WHO urges global action to curtail consumption and health impacts of sugary drinks
Taxing sugary drinks can lower consumption and reduce obesity, type 2 diabetes and tooth decay, says a new WHO report.
Fiscal policies that lead to at least a 20% increase in the retail price of sugary drinks would result in proportional reductions in consumption of such products, according to the report titled ‘Fiscal policies for Diet and Prevention of Noncommunicable Diseases (NCDs)’.
Reduced consumption of sugary drinks means lower intake of ‘free sugars’ and calories overall, improved nutrition and fewer people suffering from overweight, obesity, diabetes and tooth decay.
According to the new WHO report, national dietary surveys indicate that drinks and foods high in free sugars can be a major source of unnecessary calories in people’s diets, particularly in the case of children, adolescents and young adults.
It also points out that some groups, including people living on low incomes, young people and those who frequently consume unhealthy foods and beverages, are most responsive to changes in prices of drinks and foods and, therefore, gain the highest health benefits.
Fiscal policies should target foods and beverages for which healthier alternatives are available, the report adds.
The report presents outcomes of a mid-2015 meeting of global experts convened by WHO and an investigation of 11 recent systematic reviews of the effectiveness of fiscal policy interventions for improving diets and preventing NCDs and a technical meeting of global experts.
Fiscal policies for Diet and Prevention of Noncommunicable Diseases (NCDs)
The WHO report is line with the findings of the Discovery! Manuscript titled ‘Effects of Taxing Sugar-sweetened Beverages on Caries and Treatment Costs’ by lead author Falk Schwendicke, Charité-Universitätsmedizin Berlin, Germany.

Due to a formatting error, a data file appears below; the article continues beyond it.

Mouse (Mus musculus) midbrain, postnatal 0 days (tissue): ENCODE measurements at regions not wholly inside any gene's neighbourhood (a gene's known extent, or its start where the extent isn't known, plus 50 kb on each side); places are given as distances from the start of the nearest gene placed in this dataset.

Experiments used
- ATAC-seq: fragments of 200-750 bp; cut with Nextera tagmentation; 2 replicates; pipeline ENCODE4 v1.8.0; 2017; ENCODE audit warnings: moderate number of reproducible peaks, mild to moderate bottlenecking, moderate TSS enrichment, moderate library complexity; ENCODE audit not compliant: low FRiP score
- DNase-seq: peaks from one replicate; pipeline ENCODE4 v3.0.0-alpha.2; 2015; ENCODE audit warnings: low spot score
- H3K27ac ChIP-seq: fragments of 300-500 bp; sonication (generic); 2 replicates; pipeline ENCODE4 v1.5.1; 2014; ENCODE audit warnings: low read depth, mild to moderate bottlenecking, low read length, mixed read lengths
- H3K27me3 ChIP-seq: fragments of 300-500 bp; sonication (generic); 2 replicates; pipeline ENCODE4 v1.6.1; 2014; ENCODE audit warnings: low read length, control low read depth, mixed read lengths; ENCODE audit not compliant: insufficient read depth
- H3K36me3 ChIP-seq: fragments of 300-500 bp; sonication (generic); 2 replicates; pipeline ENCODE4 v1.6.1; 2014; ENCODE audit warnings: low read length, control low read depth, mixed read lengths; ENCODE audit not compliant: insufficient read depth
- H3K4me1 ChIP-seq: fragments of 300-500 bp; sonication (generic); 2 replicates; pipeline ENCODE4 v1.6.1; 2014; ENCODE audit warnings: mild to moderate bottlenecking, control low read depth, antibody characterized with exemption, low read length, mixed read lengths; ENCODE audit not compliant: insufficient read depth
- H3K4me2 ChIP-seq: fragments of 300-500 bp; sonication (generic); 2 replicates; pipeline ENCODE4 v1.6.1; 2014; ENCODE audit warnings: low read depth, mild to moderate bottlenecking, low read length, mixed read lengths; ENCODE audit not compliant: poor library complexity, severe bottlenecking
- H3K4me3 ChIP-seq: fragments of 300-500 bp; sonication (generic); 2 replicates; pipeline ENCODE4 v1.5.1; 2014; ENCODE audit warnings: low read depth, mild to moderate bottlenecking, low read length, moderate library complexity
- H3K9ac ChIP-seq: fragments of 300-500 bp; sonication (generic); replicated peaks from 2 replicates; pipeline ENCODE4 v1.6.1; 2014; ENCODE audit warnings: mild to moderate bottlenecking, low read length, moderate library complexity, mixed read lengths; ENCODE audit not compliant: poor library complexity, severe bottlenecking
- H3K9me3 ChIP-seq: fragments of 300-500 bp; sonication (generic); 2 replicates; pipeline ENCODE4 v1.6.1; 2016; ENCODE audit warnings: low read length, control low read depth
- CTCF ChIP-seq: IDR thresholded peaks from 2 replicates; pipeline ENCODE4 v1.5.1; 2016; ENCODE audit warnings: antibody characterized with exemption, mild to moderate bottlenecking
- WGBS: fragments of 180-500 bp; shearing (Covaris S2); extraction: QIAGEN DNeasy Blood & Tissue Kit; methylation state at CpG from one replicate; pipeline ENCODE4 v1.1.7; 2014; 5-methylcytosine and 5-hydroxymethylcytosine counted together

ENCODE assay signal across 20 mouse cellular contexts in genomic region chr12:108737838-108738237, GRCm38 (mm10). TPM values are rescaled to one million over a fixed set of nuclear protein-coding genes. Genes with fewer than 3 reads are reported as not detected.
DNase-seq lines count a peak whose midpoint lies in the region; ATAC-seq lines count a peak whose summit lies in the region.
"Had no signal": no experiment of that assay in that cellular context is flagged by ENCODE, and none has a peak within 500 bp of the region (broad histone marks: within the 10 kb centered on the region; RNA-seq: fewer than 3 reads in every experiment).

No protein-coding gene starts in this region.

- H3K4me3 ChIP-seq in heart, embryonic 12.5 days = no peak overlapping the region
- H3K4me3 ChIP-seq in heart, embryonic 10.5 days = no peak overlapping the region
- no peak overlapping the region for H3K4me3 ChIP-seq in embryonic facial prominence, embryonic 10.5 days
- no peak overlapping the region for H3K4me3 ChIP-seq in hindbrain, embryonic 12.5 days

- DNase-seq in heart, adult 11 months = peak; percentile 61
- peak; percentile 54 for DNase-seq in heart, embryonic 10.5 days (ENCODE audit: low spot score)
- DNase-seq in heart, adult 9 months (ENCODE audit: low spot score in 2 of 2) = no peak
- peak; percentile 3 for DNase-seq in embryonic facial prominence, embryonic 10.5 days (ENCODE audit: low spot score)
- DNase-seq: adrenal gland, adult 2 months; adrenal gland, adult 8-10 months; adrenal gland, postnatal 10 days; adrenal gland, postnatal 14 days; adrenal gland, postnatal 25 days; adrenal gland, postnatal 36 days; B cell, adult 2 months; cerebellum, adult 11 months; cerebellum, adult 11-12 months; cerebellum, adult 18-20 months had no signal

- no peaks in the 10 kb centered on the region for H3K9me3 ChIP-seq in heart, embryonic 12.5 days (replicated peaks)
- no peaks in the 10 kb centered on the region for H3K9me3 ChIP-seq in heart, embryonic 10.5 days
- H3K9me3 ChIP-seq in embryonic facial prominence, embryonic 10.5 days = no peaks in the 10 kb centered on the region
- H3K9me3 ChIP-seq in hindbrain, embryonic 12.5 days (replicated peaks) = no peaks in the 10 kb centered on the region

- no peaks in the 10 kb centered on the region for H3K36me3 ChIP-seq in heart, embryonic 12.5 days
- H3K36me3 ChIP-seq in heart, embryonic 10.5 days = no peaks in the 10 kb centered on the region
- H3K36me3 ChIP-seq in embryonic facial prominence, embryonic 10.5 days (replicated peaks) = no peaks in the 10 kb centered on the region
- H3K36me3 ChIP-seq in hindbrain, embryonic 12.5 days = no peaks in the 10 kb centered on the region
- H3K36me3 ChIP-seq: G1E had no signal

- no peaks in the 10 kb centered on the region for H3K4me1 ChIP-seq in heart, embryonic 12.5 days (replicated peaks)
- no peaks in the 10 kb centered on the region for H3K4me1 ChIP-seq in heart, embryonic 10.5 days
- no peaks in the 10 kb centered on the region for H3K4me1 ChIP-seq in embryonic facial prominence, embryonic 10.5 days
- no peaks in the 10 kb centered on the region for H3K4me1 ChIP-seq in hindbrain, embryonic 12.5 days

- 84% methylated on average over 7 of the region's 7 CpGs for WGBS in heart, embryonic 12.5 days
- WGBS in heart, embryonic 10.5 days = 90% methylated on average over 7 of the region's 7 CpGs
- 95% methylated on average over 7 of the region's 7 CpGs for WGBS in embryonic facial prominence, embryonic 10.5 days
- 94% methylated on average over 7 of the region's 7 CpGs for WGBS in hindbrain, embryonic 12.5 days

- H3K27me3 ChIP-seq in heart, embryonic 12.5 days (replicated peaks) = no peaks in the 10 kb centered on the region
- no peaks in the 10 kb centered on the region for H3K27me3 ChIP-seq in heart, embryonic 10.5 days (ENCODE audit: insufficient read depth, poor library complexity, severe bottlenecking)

In this study, Schwendicke and colleagues modeled the implementation of a 20 percent of sugar-sweetened beverages (SBBs) sales tax in a German population and concluded that taxation reduced caries increment and treatment costs especially in younger individuals and those with low income. If such a tax rate of 20 percent was implemented, this could help alleviate the rates in obesity, dental caries increments and perhaps other comorbidities, such as diabetes.
This manuscript, published early October in the OnlineFirst portion of the Journal of Dental Research (JDR), provides the first economic evaluation of the effect of taxation on caries experience and treatment costs.
Needless to say, the WHO report and policy measures in countries such as Mexico and the UK have sent the food and beverage lobby into overdrive. The International Council of Beverages Associations (ICBA) has developed a video entitled ‘The Truth About Beverage Taxes’, which, it claims, shows the true cost of a tax on consumers and small business people, and how the tax does not work as proponents say it will.
The UNESDA, which represents the European soft drinks industry (comprising still drinks, cordials, dilutables, carbonates, fruit drinks, energy drinks, iced teas and coffees, squashes and sports drinks) has attacked the measures as impractical - ‘Why food and drink taxes don’t work’ - and, by implication, economically damaging – 'The European soft drinks industry: rooted in the European economy'.
In January 2016, the UK-based Institute for Economic Affairs issued the seven-page ‘Sugar taxes: a briefing’.